While growing up in St. Paul, John Lee was a Hmong teenager who struggled with the clash of two cultures. And when he died last month, he fell victim to a family clash that left his body stranded at the morgue for three weeks.
He was finally buried this week, though not with the Hmong ritual his mother would have preferred. Today his teachers and friends will hold a picnic from noon to 4 p.m. in Maplewood's Keller Regional Park to celebrate a young life that, while troubled at times, they saw as good and promising.
"He touched everyone here," said Lisa Eicher, a social worker at St. Paul's Cleveland Middle School, where Lee had completed eighth grade. "Everyone liked Johnny Lee. He was just something else. A good soul. He was going to make something of himself."
He also illustrated the struggles of some Hmong teens who desperately want to fit in while trying to be true to their native culture, said Jeff Theune, Lee's social studies teacher. Theune featured Lee in his master's thesis, which he hopes to use as the basis for a performance by the Mixed Blood Theatre in Minneapolis. "John Lee's spirit will live on in that play," he said.
Lee, 14, who had planned to attend Como Park High School this fall, died June 22 after jumping off a cliff and trying to swim across the St. Croix River near St. Croix Falls, Wis. He had been with friends at Wisconsin's Interstate State Park.
Earlier this week, the National Park Service banned swimming and cliff jumping in that section of the St. Croix because of Lee's death. It was already illegal on the Minnesota side, but there was no similar restriction on the Wisconsin side.
The family gathered immediately after Lee's death, and funeral plans were made. Choua Xiong's last wish for her son was to guide his soul to the afterlife with a traditional burial service.
For that to happen, Kao Lee _ John's father and Xiong's ex-husband _ had to perform a ceremony with clan elders and pay homage to the family's ancestors. But Kao Lee refused, according to family members; why isn't entirely certain, and he could not be reached for comment at his home in Eau Claire, Wis.
What is clear is that under the patriarchal Hmong social structure, John Lee couldn't receive a traditional funeral without his father's approval. And his distraught mother couldn't stand to bury her son without a service.
"We live in the projects. Life here can be miserable," said Lee's 17-year-old brother Josh, referring to their public housing complex. "The Hmong ceremony would lead [John] to the good way and happiness. And that's what my mom always wanted for him."
The Lees' parents were divorced more than a decade ago and have since taken new spouses. Three of the couple's four children live with their mother in St. Paul and have had little contact with their father. One son lives with his father.
"We've grown up the hard way," Josh Lee said. "We're poor . . . and we don't always have the same support like other kids. . . . And me and John had to grow up without a father. . . . We felt alone. We were the only two people who would say goodnight to one another. He believed in me and I believed in him."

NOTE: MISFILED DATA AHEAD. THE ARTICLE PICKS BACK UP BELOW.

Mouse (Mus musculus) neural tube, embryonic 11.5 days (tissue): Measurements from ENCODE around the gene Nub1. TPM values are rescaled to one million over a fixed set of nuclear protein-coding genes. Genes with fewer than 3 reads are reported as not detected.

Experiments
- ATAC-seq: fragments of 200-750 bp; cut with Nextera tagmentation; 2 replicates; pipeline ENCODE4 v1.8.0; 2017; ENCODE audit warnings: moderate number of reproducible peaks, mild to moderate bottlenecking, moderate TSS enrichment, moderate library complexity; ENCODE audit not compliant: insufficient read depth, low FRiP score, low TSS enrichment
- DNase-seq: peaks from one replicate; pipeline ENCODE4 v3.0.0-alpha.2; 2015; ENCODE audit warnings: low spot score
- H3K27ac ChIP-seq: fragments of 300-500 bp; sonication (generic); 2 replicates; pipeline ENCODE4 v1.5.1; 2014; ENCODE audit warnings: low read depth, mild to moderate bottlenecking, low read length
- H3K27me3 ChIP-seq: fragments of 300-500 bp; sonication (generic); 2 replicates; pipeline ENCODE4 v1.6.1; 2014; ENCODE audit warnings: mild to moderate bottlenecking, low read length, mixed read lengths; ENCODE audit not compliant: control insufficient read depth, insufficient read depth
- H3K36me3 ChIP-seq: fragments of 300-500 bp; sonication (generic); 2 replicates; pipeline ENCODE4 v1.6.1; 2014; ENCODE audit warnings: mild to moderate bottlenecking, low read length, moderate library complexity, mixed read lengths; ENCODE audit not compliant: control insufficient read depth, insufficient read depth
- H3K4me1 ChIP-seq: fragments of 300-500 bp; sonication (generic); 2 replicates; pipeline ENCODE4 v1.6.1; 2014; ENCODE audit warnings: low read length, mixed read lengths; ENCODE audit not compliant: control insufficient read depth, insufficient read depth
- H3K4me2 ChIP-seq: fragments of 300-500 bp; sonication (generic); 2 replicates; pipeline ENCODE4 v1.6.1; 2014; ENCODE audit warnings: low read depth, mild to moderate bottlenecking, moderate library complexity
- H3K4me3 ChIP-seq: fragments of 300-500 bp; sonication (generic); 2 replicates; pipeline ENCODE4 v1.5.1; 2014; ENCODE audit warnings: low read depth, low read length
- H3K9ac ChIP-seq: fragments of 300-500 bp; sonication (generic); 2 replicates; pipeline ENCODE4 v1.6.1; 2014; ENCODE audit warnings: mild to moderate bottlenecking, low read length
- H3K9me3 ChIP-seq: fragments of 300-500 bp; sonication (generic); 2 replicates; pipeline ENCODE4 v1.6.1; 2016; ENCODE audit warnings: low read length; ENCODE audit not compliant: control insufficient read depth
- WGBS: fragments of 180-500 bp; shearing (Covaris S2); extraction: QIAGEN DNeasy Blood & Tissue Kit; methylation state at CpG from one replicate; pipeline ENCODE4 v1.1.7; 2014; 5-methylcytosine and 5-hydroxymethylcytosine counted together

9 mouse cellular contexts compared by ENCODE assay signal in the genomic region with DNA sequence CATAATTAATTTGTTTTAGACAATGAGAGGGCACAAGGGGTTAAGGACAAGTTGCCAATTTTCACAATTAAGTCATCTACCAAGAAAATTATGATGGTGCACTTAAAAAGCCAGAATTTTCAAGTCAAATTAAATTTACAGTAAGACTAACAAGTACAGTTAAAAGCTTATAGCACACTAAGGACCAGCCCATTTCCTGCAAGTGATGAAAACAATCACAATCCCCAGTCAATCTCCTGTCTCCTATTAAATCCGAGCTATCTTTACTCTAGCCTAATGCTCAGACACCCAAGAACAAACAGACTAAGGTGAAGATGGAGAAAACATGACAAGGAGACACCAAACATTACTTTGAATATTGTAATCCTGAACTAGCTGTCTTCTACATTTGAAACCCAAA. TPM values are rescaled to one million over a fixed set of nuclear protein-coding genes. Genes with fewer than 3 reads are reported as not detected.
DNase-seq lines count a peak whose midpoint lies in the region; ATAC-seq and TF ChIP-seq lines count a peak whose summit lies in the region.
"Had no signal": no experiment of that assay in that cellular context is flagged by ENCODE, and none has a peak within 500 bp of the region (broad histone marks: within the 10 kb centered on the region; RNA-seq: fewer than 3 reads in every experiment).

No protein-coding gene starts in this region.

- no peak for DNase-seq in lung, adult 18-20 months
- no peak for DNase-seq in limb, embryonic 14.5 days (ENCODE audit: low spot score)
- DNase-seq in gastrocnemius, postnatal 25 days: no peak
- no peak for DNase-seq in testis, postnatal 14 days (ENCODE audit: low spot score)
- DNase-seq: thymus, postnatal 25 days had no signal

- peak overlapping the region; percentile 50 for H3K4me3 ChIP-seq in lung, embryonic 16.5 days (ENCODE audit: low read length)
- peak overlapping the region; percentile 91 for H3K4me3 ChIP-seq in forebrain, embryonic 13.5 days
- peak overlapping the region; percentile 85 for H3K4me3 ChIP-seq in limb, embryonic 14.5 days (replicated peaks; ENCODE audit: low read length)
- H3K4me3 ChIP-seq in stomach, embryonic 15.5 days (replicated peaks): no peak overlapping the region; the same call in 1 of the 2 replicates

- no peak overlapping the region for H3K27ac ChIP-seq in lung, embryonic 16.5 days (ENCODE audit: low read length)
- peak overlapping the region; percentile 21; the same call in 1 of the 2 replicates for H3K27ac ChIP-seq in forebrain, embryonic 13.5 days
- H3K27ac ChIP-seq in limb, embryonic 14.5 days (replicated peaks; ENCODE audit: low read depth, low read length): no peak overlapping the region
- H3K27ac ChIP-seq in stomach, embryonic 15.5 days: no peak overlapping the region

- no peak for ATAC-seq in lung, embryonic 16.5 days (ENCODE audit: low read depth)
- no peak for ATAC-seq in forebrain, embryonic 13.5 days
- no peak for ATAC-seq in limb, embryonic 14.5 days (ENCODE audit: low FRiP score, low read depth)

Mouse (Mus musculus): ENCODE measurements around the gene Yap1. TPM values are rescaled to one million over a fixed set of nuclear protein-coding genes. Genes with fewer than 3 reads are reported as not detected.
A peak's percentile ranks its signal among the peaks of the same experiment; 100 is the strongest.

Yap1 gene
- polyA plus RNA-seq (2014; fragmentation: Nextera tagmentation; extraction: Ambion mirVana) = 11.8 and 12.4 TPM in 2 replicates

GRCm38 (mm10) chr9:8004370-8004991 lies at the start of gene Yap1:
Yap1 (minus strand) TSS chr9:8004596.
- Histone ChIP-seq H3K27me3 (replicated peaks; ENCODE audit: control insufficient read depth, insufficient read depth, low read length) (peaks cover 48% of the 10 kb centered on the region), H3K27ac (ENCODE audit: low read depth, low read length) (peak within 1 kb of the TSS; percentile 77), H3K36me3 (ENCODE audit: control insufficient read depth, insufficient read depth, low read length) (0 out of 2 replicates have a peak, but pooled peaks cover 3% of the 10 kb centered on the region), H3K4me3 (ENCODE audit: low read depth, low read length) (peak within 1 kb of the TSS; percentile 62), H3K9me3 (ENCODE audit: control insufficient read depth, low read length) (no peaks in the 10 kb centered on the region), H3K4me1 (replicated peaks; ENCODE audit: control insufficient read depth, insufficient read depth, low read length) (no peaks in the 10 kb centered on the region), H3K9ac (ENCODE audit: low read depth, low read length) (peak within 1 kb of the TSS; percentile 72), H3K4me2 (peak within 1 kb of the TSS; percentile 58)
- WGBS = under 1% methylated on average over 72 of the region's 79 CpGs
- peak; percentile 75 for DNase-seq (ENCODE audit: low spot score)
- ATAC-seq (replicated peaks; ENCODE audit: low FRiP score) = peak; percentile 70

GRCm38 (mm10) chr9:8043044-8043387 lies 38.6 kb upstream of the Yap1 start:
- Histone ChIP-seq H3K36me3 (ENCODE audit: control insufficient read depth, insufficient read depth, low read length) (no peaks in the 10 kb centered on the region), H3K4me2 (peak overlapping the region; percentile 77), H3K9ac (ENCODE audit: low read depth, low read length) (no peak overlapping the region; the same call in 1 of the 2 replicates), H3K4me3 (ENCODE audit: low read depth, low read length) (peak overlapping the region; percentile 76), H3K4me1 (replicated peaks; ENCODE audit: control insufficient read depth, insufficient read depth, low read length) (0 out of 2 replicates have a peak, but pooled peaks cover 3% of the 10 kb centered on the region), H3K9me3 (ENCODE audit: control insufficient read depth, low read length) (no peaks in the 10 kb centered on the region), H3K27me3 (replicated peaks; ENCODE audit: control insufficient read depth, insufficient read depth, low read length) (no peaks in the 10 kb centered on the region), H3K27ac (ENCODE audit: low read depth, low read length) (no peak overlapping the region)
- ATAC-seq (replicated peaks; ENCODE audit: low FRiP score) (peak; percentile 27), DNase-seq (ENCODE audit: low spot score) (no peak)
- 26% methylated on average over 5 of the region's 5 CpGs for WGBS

When Josh Lee was sent to live with his father for a brief time, he said, it left a void in his brother's life. "He ran with the TMC [gang], because there was no one else there for him," Josh Lee said.
Teachers knew that John Lee missed school and had gang-related troubles. But they saw potential and enrolled him in Focus on Success, a program for at-risk students. He attended school more often, became a B student and received the school's peer mediator award. He also became one of the school's most skilled soccer players.
"He excelled," said Amy Bjorklund, a social worker who headed the program. "He just needed a little attention and structure in his life."
John Lee often walked into her room with a tough-guy strut and a smirk. Even so, she said, "He was so endearing . . . I adored this kid. . . . He was a very bright kid with so much potential."
Josh Lee also was convinced of that.
"I know the mistakes I've made," he said this week. "I would say [to John], 'Look at me, I'm struggling.' I couldn't go to my eighth-grade graduation ceremony because I got into a fight. I regret that now. . . . I told him, 'You actually have some heart to succeed.' "
When it became clear that they weren't going to be able to provide John Lee with a traditional Hmong service, family members arranged for a 24-hour vigil Wednesday at the Hmong Funeral Home and a Christian burial Thursday at Oakland Cemetery in St. Paul.
Xiong's heart aches over the loss, Josh Lee said, but she is satisfied that her son's soul can move on. "It's finally done," he said.
And Josh also will move on. "I'm going to make his dreams come true. I'm going to go to school and get a good life. I'm going to make my mom happy," he vowed. "I'm going to make things happen for him.".
To contact Mary Lynn Smith, call 651-298-1550 or send an e-mail to firstname.lastname@example.org.
How you can help:
The John Lee Memorial Fund to help defray funeral expenses has been established.
- Where: Liberty State Bank, 176 Snelling Av. N. in St. Paul.
- More information: For more information, call 651-646-8681.